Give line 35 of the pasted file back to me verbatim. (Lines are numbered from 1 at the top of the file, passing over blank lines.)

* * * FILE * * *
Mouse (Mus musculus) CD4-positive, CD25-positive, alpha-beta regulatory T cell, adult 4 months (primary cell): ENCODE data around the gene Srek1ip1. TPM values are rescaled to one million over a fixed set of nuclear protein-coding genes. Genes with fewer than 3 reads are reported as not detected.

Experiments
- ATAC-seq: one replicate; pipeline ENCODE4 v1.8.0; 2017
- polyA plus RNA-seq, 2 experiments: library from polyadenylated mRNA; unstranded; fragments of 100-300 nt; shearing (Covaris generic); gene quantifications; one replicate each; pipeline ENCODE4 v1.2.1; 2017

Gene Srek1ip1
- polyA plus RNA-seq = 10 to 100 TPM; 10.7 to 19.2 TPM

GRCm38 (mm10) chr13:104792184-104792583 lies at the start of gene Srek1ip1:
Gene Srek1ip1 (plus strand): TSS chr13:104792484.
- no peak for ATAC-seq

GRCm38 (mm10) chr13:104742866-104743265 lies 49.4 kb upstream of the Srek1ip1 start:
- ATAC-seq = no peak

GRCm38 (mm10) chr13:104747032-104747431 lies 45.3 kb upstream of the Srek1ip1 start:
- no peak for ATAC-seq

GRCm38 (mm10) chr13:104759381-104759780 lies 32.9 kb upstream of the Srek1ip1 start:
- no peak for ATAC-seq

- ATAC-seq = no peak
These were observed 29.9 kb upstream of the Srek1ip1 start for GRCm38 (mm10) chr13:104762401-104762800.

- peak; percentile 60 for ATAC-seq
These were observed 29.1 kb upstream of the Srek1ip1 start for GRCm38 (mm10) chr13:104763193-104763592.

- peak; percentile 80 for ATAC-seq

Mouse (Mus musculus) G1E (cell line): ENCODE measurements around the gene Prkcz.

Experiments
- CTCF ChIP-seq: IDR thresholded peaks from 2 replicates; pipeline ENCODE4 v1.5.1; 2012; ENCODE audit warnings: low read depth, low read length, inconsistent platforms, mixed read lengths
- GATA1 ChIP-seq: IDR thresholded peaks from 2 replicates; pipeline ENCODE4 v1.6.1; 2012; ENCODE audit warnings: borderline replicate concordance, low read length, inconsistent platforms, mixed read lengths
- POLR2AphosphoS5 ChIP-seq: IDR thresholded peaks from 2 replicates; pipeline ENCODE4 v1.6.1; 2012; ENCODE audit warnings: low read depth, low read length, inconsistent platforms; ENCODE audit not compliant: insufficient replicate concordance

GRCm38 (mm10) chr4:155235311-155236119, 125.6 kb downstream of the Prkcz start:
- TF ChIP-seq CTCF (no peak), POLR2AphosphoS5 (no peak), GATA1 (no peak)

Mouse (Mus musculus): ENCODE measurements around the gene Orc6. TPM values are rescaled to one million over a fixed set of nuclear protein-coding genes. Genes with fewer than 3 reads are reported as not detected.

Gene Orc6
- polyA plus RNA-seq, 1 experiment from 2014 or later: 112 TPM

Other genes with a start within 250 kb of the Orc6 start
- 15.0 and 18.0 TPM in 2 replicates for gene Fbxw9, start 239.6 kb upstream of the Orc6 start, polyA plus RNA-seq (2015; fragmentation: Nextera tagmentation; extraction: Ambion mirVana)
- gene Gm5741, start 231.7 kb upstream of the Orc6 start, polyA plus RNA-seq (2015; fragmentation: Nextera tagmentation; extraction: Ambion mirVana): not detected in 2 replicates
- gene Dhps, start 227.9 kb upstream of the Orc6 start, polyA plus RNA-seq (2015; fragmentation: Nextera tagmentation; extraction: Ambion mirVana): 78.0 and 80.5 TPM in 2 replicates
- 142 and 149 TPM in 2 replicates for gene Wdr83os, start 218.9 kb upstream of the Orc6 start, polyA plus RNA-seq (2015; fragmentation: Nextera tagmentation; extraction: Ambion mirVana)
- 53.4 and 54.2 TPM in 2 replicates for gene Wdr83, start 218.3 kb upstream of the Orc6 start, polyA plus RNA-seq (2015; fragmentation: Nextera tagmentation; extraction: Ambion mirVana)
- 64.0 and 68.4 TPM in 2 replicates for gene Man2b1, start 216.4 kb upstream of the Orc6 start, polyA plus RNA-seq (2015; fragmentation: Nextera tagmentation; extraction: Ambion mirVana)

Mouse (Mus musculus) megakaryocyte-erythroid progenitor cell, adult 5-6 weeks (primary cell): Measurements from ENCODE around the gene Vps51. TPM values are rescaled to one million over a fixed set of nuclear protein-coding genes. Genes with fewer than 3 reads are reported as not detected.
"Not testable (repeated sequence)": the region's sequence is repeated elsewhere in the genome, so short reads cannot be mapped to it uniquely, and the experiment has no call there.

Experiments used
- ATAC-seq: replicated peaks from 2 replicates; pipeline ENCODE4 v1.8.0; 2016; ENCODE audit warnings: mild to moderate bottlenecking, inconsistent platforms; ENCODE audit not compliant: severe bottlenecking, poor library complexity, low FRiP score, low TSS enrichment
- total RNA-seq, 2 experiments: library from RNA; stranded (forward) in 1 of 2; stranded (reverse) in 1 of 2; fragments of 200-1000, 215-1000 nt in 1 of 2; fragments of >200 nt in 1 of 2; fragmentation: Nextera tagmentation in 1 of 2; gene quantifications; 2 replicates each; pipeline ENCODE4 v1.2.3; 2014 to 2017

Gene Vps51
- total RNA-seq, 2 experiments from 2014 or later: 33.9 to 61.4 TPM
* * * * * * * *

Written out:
- 142 and 149 TPM in 2 replicates for gene Wdr83os, start 218.9 kb upstream of the Orc6 start, polyA plus RNA-seq (2015; fragmentation: Nextera tagmentation; extraction: Ambion mirVana)